Human Rights Commission
26 March, 2009
Police launch religious diversity guide
A new edition of the New Zealand Police’s ‘A Practical Reference to Religious Diversity’ was launched today by Police
Commissioner Howard Broad and Race Relations Commissioner Joris de Bres at an event to mark Race Relations Day at Police
National Headquarters, in Wellington.
The new edition of the guide contains updated material on various faiths and religious practices in New Zealand and is
designed to assist police in working with diverse religious communities. It also includes the national Statement on
Religious Diversity, which sets out some basic human rights principles about religious diversity.
Mr de Bres said New Zealand participants in the Asia Pacific Interfaith Dialogue in Cambodia last year had specifically
commended the police guide and recommended that a similar guide be provided to other government department staff.
“While we live in a secular state in New Zealand, this does not mean public servants should be ignorant about the
beliefs of the communities they serve. To deliver public services effectively, public servants need to understand their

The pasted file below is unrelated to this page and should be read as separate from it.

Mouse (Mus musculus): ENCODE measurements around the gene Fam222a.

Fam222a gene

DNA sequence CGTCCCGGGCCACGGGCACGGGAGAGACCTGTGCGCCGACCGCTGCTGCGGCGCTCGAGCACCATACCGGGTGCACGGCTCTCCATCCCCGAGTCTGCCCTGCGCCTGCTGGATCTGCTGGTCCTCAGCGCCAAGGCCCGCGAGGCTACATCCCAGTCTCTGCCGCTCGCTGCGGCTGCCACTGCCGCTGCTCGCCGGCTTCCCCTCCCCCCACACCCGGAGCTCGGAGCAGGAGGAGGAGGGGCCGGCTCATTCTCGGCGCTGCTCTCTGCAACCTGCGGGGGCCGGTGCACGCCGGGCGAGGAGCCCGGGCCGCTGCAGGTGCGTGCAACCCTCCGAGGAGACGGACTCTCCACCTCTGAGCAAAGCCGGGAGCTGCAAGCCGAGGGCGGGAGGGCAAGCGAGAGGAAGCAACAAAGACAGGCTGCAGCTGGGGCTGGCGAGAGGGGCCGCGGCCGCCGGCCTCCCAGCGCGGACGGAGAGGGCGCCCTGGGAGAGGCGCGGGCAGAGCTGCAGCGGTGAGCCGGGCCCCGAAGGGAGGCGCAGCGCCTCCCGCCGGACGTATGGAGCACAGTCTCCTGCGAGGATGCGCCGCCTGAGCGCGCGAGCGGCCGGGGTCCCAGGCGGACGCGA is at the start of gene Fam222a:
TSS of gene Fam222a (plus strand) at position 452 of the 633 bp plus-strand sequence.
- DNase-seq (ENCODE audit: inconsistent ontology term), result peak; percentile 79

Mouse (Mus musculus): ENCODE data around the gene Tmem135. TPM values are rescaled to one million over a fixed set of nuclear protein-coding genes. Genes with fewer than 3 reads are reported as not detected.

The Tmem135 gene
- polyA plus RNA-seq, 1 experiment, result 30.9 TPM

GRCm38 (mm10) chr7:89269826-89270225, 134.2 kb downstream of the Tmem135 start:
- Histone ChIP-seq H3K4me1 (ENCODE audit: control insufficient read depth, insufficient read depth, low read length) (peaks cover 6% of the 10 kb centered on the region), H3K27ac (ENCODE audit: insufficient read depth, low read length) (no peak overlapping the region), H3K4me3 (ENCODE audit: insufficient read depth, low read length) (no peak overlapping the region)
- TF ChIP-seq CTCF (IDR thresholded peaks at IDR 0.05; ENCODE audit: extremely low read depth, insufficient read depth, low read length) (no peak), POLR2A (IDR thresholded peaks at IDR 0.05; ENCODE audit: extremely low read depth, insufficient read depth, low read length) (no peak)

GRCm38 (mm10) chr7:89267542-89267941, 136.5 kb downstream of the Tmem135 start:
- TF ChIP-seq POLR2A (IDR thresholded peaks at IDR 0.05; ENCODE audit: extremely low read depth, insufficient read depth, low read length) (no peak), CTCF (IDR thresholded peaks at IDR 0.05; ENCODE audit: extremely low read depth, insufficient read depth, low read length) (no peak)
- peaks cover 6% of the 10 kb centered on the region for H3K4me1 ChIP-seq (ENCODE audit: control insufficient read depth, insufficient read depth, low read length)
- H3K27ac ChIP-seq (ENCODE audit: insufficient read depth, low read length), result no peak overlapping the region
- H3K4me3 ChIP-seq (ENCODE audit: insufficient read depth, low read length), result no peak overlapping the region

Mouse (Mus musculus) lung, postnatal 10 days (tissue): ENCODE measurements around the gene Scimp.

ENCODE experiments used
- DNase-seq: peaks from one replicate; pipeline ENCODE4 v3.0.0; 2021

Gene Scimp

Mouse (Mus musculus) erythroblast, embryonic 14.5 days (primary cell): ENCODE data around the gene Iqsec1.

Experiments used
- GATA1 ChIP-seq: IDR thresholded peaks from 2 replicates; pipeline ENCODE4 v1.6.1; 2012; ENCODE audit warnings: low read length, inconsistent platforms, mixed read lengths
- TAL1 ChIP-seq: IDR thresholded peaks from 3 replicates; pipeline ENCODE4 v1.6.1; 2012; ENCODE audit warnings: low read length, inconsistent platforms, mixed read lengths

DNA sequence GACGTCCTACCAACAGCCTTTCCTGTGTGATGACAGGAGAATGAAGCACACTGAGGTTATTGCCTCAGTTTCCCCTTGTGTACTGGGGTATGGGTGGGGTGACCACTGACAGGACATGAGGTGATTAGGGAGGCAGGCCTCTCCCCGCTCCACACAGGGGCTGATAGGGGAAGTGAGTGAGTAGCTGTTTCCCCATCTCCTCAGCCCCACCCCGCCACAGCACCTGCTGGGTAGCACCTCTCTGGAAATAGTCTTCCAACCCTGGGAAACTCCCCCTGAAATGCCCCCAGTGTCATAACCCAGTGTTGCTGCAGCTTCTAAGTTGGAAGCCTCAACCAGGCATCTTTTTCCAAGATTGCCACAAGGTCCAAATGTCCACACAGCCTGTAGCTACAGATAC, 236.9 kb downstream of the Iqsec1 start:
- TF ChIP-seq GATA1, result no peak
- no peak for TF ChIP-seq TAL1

clients and gain their confidence.”
The guide has been used for police training. Feedback from communities has been favourable, viewing this as part of the
police’s commitment to understanding more about religious diversity and its impact on policing.
Mr de Bres noted that the police had, in the past year, made changes to their uniform code to accommodate Sikh headwear
for Sikh police officers, and community responses had been positive. He welcomed the police’s sponsorship of this
month’s secondary schools race relations speech competitions, in conjunction with the Human Rights Commission and the
Baha’i community, as well as the ethnic football tournaments, and the establishment of a Police Equality and Diversity
Network at National Headquarters. “The Human Rights Commission is committed to working closely with the police on
matters of cultural and religious diversity and particularly on addressing hate crimes against members of cultural and
religious minorities, including harassment, assault and damage to property.”
The religious diversity guide will be available as a download from the NZ Police website: www.police.govt.nz.